Before concluding, I may also draw attention to the possibility, as in other ideographic scripts, of a sign having both literal (pictorial) and transferred (phonetic) values in different contexts.
It appears that in the unique compound sign ARROW- BEARER, where the ARROW sign is placed at the top and has to be read first in accordance with normal convention, it seems to have a literal value ('bearer of arms' > 'guard'.). It is significant that a similar situation seems to exist also in respect of the closely parallel compound sign JAR-BEARER ('bearer of victuals'), though by itself the JAR sign functions as a grammatical morph.
To sum up, the argument in the present paper is as follows:
- The arrow sign in the Indus Script represents pictorially an arrow, and functionally a grammatical morph, the non-masculine singular nominal suffix.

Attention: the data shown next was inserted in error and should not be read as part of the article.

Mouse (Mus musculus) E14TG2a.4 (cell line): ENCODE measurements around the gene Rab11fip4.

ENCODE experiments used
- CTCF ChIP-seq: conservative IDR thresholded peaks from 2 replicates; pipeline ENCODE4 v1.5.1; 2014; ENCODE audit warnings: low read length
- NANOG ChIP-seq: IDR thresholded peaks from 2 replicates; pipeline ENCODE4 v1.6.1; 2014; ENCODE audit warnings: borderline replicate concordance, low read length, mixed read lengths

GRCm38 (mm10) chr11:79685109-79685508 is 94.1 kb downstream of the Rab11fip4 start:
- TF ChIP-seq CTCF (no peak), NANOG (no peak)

- Its phonetic value, derived by rebus, is *-(a)mp(u).
- It is added to non-masculine (feminine and neuter) singular nouns serving as names and titles.
- The possibility of a neuter noun occurring as a masculine name or title cannot be ruled out.
- In an exceptional case, the ARROW sign (in a compound sign) seems to have the literal pictorial value 'arrow' >'arms'.
- The determination of the functional and phonetic values of the ARROW sign leads to the recognition of the correct phonetic value of the JAR sign, the most frequent sign in the Indus Script.